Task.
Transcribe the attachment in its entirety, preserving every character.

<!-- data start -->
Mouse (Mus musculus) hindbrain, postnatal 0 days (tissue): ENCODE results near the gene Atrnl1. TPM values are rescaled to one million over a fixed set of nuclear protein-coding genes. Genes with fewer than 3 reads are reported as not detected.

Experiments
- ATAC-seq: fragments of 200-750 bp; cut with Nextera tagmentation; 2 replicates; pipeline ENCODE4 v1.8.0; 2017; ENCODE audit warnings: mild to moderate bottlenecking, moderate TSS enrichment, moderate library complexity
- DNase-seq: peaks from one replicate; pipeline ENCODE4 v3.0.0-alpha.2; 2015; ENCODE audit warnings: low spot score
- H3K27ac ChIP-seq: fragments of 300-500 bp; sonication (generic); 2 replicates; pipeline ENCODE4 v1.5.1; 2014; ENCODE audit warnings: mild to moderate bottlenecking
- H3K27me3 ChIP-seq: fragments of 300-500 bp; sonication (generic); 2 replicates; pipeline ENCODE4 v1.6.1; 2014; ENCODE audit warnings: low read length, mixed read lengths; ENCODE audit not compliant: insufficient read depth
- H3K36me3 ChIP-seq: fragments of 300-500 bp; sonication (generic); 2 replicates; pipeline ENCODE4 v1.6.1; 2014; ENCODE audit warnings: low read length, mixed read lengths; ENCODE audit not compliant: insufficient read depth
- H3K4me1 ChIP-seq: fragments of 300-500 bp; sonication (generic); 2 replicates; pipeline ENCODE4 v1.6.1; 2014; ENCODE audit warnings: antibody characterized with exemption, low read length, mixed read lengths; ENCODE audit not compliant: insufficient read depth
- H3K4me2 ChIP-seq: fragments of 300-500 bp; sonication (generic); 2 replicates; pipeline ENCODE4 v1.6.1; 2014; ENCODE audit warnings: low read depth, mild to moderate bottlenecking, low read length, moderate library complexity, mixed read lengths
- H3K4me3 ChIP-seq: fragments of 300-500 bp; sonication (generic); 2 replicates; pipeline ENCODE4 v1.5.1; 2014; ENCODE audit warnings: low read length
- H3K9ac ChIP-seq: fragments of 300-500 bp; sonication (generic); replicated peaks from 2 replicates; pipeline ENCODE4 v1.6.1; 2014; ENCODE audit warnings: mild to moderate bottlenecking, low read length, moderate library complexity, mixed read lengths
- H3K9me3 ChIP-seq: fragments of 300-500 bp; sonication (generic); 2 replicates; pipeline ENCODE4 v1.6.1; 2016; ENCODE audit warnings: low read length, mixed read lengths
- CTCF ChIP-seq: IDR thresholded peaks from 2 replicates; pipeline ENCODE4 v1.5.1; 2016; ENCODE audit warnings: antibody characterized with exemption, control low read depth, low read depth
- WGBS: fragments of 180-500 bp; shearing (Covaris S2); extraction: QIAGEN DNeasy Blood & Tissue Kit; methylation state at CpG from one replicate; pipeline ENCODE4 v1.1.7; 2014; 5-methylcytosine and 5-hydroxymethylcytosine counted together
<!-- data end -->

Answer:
Mouse (Mus musculus) hindbrain, postnatal 0 days (tissue): ENCODE results near the gene Atrnl1. TPM values are rescaled to one million over a fixed set of nuclear protein-coding genes. Genes with fewer than 3 reads are reported as not detected.

Experiments
- ATAC-seq: fragments of 200-750 bp; cut with Nextera tagmentation; 2 replicates; pipeline ENCODE4 v1.8.0; 2017; ENCODE audit warnings: mild to moderate bottlenecking, moderate TSS enrichment, moderate library complexity
- DNase-seq: peaks from one replicate; pipeline ENCODE4 v3.0.0-alpha.2; 2015; ENCODE audit warnings: low spot score
- H3K27ac ChIP-seq: fragments of 300-500 bp; sonication (generic); 2 replicates; pipeline ENCODE4 v1.5.1; 2014; ENCODE audit warnings: mild to moderate bottlenecking
- H3K27me3 ChIP-seq: fragments of 300-500 bp; sonication (generic); 2 replicates; pipeline ENCODE4 v1.6.1; 2014; ENCODE audit warnings: low read length, mixed read lengths; ENCODE audit not compliant: insufficient read depth
- H3K36me3 ChIP-seq: fragments of 300-500 bp; sonication (generic); 2 replicates; pipeline ENCODE4 v1.6.1; 2014; ENCODE audit warnings: low read length, mixed read lengths; ENCODE audit not compliant: insufficient read depth
- H3K4me1 ChIP-seq: fragments of 300-500 bp; sonication (generic); 2 replicates; pipeline ENCODE4 v1.6.1; 2014; ENCODE audit warnings: antibody characterized with exemption, low read length, mixed read lengths; ENCODE audit not compliant: insufficient read depth
- H3K4me2 ChIP-seq: fragments of 300-500 bp; sonication (generic); 2 replicates; pipeline ENCODE4 v1.6.1; 2014; ENCODE audit warnings: low read depth, mild to moderate bottlenecking, low read length, moderate library complexity, mixed read lengths
- H3K4me3 ChIP-seq: fragments of 300-500 bp; sonication (generic); 2 replicates; pipeline ENCODE4 v1.5.1; 2014; ENCODE audit warnings: low read length
- H3K9ac ChIP-seq: fragments of 300-500 bp; sonication (generic); replicated peaks from 2 replicates; pipeline ENCODE4 v1.6.1; 2014; ENCODE audit warnings: mild to moderate bottlenecking, low read length, moderate library complexity, mixed read lengths
- H3K9me3 ChIP-seq: fragments of 300-500 bp; sonication (generic); 2 replicates; pipeline ENCODE4 v1.6.1; 2016; ENCODE audit warnings: low read length, mixed read lengths
- CTCF ChIP-seq: IDR thresholded peaks from 2 replicates; pipeline ENCODE4 v1.5.1; 2016; ENCODE audit warnings: antibody characterized with exemption, control low read depth, low read depth
- WGBS: fragments of 180-500 bp; shearing (Covaris S2); extraction: QIAGEN DNeasy Blood & Tissue Kit; methylation state at CpG from one replicate; pipeline ENCODE4 v1.1.7; 2014; 5-methylcytosine and 5-hydroxymethylcytosine counted together